So far, I have been fundraising locally through friends and families of other students. I’ve also been intrigued by crowd funding. So I recently created an Indiegogo Campaign to help us raise funds for specific necessities like medical supplies and additional equipment.
When Cecily contacted me and told me that she wanted to help us raise $7,000, I got really excited. She and her team have great ideas and we are very grateful for her willingness to share our cause through her We Are ONE campaign .
Another great reason we welcome Cecily’s passionate support is that she is backing our fundraising efforts up with her Simply Cecily brand. Cecily has always been known for expressing her passion for the women of Senegal. You see that in her awesome fashion designs.
We hope that the We Are ONE campaign will boost awareness of the Health Center’s Renovation Project needs and help impact donations in the United States.
So to answer to your question, I’m doing fundraising on multiple fronts.
SC: After you meet your goal of $7,000 and the campaign is over, where do you see this birthing center in the next five years?
It all depends on the factors of state policies. As far as my engagement in it, I see the health center as a pilot project. We are planning to do some interesting and innovative things such as pre-natal classes for women in Dakar. Using the health center as the stage for this pilot project, I would document results, make program adjustments as needed and reproduce it. In the next 5 years, I would like to have ten of these centers in full operation. The center itself would be used as a reference to upgrade and develop different techniques. It could be used as a site to train midwives and doctors in a new approach to improving birthing conditions in the western African region.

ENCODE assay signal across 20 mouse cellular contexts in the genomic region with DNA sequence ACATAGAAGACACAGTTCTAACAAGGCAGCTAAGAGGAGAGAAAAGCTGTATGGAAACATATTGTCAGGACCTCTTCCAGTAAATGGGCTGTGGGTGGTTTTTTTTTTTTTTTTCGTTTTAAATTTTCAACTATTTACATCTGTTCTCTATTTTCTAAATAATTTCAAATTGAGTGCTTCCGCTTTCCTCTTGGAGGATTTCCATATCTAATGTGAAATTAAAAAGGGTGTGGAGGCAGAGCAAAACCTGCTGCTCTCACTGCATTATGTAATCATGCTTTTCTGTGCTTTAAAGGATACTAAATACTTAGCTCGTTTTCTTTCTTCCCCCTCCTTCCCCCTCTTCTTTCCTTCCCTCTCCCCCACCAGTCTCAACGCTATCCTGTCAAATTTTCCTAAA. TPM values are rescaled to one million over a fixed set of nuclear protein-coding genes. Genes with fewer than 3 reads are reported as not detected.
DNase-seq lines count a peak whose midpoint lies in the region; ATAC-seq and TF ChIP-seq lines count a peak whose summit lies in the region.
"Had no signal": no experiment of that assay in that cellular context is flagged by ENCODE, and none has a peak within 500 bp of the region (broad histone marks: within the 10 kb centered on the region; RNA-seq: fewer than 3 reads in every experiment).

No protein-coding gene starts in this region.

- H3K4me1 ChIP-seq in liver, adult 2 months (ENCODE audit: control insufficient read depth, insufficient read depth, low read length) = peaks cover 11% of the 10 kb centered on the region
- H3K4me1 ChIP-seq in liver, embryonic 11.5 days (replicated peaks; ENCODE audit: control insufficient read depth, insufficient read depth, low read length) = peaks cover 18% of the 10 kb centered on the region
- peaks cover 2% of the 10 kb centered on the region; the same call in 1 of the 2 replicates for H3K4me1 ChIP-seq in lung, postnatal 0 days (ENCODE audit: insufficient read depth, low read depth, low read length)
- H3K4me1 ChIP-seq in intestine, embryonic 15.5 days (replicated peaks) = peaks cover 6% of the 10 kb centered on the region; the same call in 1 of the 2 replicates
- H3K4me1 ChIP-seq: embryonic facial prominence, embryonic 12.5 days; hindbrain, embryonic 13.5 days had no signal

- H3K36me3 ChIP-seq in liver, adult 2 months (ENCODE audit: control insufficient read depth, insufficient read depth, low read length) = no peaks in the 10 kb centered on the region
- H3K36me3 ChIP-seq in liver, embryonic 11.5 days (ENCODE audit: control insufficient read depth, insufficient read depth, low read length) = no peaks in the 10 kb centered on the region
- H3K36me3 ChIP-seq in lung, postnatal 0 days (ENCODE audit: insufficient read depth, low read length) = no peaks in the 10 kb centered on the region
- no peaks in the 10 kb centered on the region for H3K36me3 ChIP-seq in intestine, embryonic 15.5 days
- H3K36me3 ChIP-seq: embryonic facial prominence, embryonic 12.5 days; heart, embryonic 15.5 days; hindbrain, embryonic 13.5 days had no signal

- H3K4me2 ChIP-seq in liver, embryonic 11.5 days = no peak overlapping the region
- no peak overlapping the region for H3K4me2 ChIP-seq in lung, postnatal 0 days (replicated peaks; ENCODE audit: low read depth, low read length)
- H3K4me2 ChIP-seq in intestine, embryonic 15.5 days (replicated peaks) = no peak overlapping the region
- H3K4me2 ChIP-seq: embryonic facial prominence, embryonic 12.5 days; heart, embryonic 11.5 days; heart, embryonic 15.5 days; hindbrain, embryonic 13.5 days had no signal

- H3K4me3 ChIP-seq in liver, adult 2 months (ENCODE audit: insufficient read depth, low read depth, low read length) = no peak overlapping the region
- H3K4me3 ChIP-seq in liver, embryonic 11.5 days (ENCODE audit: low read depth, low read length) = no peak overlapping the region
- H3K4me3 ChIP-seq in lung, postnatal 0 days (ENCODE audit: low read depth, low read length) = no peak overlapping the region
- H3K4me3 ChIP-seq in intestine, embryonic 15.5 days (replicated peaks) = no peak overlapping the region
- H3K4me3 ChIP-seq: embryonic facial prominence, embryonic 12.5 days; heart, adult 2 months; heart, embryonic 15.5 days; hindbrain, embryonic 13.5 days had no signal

SC: How will you approach educating doctors and medical teams to improve birthing conditions for women?
Our training will primarily be targeted to themidwives. In Dakar, the midwives are in close proximity with the women. The doctors only intervene in complicated scenarios. The main goal behind the education component is to help women have high quality birth experiences. For those most receptive, the OB/GYNs as well will be educated in helping to create a well-nurtured and more holistic birth experience.
Caamo: Yes, that every women deserves to give birth with some dignity. Anyone who is ONE with that should support this project.
This project has already impacted at least 5,000 women. However, in order for this to become a pilot project leading to sustainable and quality health services, the financial impact of fundraising efforts like Simply Cecily’s We Are One campaign needs to be successful and repeated far and wide.
How a person starts its life has a huge impact on the days and years to come. A newborn’s first moments are precious and their wellness and that of their mothers’ is a worthy cause to support. The families and newborns served by your kindness will be deeply touched by it.
Loving Cecily’s slogan, “I Am One, We Are One, are you?”